7 Misleading Myths about Microlearning

Why are these particular microlearning myths misleading?

As you all know, I’ve been around this microlearning block a time or two. Here is a post I wrote on Microlearning being the “IT” buzzword. There are some things that ever-changing, the different types of tools, or even microlearning applications.  Some myths are harmless. Finding a pot of gold under the rainbow, who DOESN’T want to believe that? However, believing in these microlearning myths may stop someone from producing material that has the potential of making a very real difference to their organization.

So, as we all start the pilgrimage to San Diego for the granddaddy of all conferences – ATD International Conference and Expo, there are a few things I would like to clear up in Microlearning land. If you are attending the conference, the odds are REALLY GOOD that there will be a bazillion microlearning-focused sessions. I personally have two (and I hope to see you there) and I wanted to clear up myths that I hear discussed on constant rotation.

Let’s take a moment to dispel them, this way if you hear any speaker saying any of these myths are indeed fact, you know it’s time to grab a coffee.

Here are 7 misleading microlearning myths

1) Microlearning is time-dependent.

No. A thousand times no. There is no magic number. I will say this, if you have a video that is running 20 minutes, then that doesn’t quite fit the bill. Micro does mean “small”. People should be able to watch, learn and go. So my guideline is this, “As long as necessary and as short as possible”.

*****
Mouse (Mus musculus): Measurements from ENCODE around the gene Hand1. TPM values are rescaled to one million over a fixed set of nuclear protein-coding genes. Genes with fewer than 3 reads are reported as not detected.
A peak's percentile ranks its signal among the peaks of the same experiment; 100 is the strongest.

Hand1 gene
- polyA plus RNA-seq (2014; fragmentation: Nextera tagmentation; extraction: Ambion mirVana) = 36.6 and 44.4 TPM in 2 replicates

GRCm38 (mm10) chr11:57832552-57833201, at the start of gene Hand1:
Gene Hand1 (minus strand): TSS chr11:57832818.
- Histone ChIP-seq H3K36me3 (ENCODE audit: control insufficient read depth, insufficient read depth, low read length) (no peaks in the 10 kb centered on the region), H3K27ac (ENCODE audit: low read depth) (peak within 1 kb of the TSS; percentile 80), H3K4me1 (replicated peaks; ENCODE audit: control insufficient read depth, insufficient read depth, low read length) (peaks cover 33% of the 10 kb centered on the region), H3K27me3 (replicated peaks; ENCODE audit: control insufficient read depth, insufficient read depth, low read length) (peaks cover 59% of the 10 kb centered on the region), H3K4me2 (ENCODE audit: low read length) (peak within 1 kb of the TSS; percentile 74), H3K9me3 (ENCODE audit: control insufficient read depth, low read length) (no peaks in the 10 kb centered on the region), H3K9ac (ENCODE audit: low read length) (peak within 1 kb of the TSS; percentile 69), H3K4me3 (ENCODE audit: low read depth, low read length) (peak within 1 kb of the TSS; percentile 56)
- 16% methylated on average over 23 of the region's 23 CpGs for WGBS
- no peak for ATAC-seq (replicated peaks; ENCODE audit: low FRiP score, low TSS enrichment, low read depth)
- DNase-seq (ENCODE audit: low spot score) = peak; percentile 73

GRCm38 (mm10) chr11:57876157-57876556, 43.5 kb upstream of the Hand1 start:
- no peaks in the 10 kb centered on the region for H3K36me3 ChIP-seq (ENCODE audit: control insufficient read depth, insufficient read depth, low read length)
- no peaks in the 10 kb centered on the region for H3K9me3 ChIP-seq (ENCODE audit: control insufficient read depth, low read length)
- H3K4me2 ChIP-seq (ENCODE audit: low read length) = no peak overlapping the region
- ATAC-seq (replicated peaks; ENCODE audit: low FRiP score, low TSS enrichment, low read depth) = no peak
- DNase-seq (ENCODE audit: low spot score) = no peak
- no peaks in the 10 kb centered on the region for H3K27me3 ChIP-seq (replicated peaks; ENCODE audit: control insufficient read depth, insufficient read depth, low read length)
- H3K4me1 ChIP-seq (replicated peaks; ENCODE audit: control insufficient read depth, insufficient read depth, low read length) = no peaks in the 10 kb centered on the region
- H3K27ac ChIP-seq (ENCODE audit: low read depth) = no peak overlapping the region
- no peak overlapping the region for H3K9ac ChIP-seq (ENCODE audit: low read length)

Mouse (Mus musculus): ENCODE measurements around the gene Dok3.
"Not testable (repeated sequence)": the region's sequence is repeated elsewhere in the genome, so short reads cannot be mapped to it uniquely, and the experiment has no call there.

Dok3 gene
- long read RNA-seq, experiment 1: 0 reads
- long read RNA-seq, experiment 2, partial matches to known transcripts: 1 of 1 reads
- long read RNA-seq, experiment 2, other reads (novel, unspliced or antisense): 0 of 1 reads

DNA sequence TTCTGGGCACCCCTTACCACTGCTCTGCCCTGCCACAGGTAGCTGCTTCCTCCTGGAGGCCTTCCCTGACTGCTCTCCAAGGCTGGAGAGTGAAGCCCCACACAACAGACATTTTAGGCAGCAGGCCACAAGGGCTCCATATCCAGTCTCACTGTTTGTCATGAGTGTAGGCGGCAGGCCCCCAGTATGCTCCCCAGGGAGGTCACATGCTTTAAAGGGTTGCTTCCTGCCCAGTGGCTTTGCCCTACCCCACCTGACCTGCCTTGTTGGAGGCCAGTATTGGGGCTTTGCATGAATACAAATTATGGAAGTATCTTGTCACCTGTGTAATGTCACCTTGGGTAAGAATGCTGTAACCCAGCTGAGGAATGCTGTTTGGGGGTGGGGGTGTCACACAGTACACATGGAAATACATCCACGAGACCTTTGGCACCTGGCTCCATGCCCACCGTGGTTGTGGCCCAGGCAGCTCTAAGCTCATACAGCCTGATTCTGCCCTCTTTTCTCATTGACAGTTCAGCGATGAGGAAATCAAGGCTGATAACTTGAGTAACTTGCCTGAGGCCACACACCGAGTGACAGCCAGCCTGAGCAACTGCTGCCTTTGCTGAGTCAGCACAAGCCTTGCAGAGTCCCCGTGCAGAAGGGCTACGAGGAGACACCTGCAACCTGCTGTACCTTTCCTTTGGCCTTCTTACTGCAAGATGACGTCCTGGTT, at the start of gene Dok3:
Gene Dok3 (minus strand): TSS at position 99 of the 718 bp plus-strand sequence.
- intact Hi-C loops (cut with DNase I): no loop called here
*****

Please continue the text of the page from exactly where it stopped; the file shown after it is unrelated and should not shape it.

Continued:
Keep these figures in mind, YouTube tells us that the average video view is 4.4 minutes, and this Nielson Norman Group study tells us that only 20% of people will read a document from start to finish. So short is indeed good. This is a good way to start thinking when creating microlearning elements.

2) Microlearning is all about video. 

Sigh. Microlearning is all about performance support, and that is more than video production. For example: think infographics – here you can present people with large chunks of data in an easily consumable, visually appealing image. Video is just one of many modalities that can be used to present your microlearning content. Just keep in mind, that micro-video’s are NOT the subject matter expert talking for an hour and you chunking that video into 4-15 minute segments. That’s just death 4 times over.

3) Microlearning is just chunking.   

This is like saying all dogs are the same. Microlearning and chunking have their place in the learning playbook, but they are not the same. Chunking breaks down pieces of long-form content into bite-sized elements to manage the overall cognitive load. Which is a good thing. However, microlearning acts as standalone pieces (that can be used to augment macro content) that have focused and specific relevance. I do not need part one, of a microlearning program to understand part two.

4) Microlearning requires technology. 

The best friend of microlearning is technology, but does it need technology to rock a party? No. As I stated, at its core, microlearning has its DNA in performance support. Performance support can (and should) be a variety of applications, and not all require special tech. Think wallet cards, decision trees, FAQ sheets, job aids, checklists etc. The key is creating microlearning that fits the context of the job. People need help now, not later when they can access a video library.